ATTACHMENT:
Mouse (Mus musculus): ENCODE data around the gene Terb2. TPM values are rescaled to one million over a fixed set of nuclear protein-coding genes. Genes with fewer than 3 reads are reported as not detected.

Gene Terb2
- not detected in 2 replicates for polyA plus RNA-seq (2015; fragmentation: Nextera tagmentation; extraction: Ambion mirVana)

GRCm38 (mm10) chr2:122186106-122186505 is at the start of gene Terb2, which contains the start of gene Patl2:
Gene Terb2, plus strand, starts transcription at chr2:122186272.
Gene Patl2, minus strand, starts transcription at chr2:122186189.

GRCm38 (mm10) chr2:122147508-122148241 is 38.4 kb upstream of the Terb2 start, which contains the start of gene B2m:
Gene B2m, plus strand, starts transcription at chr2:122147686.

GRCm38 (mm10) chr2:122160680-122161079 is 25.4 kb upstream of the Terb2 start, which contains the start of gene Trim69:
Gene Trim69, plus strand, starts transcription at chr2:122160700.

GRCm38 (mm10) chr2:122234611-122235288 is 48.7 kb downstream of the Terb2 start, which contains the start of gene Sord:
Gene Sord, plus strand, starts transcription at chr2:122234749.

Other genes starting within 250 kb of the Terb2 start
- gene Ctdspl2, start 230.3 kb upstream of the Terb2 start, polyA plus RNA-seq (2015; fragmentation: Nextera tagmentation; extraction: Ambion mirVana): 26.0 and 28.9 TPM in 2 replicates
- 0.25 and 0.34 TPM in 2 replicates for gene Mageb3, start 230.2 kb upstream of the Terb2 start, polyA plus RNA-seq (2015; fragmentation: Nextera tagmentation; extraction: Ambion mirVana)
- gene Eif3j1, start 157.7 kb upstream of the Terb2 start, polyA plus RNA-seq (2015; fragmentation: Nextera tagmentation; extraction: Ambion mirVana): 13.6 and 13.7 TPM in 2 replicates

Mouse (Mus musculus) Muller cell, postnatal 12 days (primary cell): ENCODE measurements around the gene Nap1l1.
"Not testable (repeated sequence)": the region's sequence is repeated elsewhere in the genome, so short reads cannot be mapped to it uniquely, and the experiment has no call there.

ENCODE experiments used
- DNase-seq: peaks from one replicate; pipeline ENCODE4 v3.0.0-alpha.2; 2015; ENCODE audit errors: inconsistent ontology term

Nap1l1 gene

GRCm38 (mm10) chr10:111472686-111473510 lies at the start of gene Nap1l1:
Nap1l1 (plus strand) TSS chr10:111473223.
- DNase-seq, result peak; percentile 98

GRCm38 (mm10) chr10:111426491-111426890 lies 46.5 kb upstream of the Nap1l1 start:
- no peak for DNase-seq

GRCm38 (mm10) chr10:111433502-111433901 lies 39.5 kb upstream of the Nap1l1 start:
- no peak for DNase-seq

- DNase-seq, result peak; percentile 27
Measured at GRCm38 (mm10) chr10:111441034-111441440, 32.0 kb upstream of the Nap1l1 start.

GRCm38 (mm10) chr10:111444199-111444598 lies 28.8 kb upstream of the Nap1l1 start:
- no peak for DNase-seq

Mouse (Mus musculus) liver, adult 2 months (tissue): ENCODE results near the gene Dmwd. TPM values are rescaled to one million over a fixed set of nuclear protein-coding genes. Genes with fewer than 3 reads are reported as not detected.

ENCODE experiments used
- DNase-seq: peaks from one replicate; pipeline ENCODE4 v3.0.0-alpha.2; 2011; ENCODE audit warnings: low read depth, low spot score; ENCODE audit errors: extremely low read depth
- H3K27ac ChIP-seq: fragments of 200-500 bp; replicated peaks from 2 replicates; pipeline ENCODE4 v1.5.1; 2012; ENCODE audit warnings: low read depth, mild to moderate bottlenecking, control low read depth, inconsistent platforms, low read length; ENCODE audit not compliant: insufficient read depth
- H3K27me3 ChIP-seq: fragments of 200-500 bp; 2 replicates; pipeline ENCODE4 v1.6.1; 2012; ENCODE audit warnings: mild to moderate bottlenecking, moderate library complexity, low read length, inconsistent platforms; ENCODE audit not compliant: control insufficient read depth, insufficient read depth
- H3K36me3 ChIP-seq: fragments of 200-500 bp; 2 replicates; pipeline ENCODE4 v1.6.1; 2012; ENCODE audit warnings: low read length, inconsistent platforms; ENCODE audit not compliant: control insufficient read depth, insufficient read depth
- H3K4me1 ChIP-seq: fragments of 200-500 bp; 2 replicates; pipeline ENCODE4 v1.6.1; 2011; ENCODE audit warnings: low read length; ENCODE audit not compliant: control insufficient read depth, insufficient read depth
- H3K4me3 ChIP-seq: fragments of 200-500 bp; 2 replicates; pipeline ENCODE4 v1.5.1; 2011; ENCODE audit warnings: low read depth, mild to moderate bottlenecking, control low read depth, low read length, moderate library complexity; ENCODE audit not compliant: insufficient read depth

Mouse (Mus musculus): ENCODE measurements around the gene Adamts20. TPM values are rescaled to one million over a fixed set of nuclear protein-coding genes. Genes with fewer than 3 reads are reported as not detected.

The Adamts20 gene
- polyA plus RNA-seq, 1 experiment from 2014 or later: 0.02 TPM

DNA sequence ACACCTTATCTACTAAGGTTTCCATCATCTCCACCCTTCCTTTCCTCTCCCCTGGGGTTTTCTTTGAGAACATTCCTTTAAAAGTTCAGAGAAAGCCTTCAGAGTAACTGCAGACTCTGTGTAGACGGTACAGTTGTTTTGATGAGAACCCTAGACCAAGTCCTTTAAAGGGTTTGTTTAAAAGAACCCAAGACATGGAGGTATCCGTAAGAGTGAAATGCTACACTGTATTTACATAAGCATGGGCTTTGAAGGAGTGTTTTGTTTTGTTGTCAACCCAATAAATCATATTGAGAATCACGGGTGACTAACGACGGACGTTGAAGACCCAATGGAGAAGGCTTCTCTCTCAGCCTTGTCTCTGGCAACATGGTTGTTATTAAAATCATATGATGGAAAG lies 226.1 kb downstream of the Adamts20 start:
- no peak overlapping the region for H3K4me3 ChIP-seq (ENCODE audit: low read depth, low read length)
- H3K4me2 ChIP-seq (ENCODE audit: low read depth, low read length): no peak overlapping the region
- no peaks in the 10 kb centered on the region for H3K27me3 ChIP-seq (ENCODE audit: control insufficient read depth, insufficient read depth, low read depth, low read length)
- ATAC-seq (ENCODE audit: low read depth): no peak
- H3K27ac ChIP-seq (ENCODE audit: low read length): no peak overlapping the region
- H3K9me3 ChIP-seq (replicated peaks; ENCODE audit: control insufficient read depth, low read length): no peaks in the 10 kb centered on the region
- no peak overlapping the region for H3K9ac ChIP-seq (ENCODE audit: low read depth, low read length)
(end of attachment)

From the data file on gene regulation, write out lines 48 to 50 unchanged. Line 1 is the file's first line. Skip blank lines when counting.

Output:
- ATAC-seq (ENCODE audit: low read depth): no peak
- H3K27ac ChIP-seq (ENCODE audit: low read length): no peak overlapping the region
- H3K9me3 ChIP-seq (replicated peaks; ENCODE audit: control insufficient read depth, low read length): no peaks in the 10 kb centered on the region